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Most breast cancers start in the epithelial cells (surface cells) of milk ducts, and some in the gland lobules. When the tumour is situated in the ducts or lobules and has not penetrated their cell walls (basement membrane), it is known as a carcinoma in situ - confined locally to the site of onset, e.g. a gland lobule. This is a non-invasive early stage. In this "restingÂ” phase, surgical removal offers a very good chance of curing the disease.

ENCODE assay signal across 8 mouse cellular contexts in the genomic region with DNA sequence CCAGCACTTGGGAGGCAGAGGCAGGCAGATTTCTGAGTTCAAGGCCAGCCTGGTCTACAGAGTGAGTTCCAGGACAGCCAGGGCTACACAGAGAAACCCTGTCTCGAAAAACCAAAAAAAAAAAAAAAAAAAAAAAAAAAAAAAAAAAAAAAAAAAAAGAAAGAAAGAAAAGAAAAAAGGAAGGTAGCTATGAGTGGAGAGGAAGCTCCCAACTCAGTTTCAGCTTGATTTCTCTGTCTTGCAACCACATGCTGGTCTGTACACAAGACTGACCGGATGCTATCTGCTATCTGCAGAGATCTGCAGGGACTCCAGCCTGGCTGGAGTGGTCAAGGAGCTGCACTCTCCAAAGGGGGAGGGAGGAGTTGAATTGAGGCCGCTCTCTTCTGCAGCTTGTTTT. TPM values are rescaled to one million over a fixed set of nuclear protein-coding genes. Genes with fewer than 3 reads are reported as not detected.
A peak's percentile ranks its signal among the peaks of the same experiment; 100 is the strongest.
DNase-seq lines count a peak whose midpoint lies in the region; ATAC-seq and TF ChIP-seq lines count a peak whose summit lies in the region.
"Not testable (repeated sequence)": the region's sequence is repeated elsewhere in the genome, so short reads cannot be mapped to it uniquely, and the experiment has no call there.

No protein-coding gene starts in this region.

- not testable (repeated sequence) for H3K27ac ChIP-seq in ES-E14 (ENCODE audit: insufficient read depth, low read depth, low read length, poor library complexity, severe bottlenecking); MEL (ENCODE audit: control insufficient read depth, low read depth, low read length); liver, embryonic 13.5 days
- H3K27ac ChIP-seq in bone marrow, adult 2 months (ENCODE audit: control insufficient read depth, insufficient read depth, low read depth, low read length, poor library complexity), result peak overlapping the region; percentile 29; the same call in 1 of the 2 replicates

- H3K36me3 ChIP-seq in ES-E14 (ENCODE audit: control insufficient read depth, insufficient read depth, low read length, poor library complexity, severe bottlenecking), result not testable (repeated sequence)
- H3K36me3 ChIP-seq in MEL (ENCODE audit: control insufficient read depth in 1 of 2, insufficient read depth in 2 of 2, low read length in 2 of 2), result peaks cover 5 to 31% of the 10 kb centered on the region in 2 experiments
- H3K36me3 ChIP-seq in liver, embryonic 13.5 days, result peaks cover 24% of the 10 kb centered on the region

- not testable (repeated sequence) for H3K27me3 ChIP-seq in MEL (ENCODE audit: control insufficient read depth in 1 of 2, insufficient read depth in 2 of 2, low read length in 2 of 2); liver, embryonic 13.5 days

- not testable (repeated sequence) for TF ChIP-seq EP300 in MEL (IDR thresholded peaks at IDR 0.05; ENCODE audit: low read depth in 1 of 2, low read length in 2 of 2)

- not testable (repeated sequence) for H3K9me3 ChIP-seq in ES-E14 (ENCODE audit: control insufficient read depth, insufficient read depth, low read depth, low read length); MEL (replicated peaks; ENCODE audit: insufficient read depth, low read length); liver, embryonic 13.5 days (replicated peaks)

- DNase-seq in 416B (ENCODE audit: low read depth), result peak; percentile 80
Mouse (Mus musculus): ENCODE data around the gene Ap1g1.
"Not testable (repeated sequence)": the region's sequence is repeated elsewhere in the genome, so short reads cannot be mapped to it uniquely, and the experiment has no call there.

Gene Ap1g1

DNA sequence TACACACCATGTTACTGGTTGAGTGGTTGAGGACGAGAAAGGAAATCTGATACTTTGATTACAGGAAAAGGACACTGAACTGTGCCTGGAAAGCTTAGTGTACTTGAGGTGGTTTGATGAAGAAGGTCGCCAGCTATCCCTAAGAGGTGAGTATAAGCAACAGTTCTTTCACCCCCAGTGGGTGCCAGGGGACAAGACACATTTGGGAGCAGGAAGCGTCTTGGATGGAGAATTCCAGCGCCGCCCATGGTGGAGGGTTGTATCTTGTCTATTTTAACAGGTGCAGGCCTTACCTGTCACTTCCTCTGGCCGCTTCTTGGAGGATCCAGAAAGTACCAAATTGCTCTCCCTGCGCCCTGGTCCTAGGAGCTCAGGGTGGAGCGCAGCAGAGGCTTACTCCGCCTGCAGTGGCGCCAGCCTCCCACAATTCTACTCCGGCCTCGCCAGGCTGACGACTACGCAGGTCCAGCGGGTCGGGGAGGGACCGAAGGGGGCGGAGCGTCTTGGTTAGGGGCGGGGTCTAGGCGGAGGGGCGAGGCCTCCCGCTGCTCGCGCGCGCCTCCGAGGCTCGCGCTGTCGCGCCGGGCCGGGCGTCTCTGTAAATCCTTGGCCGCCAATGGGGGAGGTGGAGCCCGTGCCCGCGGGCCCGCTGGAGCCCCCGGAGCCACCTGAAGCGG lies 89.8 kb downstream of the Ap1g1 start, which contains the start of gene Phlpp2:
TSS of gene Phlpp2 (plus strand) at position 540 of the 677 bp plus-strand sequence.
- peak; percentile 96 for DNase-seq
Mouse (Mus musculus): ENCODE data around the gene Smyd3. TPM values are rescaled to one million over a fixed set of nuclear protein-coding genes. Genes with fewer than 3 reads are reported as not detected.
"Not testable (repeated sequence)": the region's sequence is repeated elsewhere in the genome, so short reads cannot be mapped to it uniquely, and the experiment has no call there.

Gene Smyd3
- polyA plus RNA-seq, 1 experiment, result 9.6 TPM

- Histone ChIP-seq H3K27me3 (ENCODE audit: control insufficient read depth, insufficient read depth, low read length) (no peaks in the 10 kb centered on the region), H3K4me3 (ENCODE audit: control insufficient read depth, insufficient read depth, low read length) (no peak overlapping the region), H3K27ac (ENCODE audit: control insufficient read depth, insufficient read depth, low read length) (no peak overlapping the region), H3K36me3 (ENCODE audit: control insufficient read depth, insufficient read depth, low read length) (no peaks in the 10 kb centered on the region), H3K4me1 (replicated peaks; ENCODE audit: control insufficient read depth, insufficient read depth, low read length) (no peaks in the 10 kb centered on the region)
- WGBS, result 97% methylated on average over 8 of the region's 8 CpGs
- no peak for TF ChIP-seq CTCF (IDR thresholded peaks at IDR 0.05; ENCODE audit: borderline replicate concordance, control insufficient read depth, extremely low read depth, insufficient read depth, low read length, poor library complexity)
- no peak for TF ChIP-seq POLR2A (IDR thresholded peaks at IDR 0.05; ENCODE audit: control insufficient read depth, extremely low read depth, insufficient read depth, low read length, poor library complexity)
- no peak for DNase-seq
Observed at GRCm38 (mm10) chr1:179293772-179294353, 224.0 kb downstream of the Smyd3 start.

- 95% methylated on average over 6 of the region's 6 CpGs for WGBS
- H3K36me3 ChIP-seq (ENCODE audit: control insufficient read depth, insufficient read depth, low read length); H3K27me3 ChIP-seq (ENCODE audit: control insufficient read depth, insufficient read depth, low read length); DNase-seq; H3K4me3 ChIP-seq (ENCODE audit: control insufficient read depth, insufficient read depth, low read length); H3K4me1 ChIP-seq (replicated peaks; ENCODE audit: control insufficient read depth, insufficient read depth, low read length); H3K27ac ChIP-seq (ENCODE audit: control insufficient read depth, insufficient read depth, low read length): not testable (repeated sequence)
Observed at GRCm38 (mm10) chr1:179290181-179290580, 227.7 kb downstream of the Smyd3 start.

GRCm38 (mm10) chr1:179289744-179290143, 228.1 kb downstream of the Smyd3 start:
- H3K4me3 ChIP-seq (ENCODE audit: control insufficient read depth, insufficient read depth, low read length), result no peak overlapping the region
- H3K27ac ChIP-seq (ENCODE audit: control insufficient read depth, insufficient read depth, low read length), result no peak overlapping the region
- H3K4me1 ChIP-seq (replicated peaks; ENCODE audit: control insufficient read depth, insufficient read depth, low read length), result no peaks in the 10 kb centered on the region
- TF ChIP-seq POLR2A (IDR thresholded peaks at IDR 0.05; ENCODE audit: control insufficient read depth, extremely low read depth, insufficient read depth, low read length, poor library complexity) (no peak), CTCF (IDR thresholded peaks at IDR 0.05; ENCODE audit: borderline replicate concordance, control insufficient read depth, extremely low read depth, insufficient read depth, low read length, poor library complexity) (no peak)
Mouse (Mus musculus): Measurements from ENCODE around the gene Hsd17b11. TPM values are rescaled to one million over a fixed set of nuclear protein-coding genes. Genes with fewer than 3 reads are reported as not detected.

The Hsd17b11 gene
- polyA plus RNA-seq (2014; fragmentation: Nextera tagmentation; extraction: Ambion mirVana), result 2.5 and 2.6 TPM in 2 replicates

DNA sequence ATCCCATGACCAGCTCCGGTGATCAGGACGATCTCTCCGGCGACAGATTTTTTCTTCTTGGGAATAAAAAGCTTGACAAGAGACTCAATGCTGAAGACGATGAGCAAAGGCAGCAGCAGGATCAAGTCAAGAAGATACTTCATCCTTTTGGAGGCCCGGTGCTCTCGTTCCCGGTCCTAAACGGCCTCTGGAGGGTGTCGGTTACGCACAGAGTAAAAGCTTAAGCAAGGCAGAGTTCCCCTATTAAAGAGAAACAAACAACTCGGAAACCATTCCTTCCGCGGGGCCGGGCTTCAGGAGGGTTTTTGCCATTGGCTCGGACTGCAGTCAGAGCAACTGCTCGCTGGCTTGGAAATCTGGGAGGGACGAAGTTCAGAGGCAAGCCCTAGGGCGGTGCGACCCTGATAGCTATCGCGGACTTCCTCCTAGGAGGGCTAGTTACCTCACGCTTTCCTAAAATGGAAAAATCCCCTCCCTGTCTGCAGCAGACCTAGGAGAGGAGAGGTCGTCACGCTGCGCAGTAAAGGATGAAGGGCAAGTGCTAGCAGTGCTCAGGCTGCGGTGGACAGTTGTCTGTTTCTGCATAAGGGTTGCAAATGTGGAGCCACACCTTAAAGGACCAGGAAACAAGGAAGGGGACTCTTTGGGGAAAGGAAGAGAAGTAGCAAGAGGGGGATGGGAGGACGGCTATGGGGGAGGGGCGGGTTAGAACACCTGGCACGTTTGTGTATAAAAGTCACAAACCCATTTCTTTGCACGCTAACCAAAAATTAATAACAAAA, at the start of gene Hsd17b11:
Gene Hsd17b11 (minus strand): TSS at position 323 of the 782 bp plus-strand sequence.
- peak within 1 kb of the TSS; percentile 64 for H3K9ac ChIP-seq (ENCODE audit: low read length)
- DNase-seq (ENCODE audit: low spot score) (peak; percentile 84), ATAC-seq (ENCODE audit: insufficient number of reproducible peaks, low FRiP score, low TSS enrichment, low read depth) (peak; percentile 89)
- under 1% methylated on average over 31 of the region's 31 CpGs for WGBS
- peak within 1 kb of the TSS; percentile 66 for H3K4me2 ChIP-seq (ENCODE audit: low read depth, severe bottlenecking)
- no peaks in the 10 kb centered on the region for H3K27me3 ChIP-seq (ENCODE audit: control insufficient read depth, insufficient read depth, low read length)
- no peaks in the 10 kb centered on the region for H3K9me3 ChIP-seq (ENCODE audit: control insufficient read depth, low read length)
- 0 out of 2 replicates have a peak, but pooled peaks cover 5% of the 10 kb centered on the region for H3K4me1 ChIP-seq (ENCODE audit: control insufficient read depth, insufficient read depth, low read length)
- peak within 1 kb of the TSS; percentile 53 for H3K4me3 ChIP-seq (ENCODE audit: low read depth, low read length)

If the tumour cells have penetrated the basement membrane and are growing in the surrounding connective and fatty tissue, this is known as an invasive tumour. This is the actual breast cancer.
Definition of breast cancer:
* Source: Siegenthaler, W.: Lehrbuch der inneren Medizin, Thieme Verlag, Stuttgart, 1984.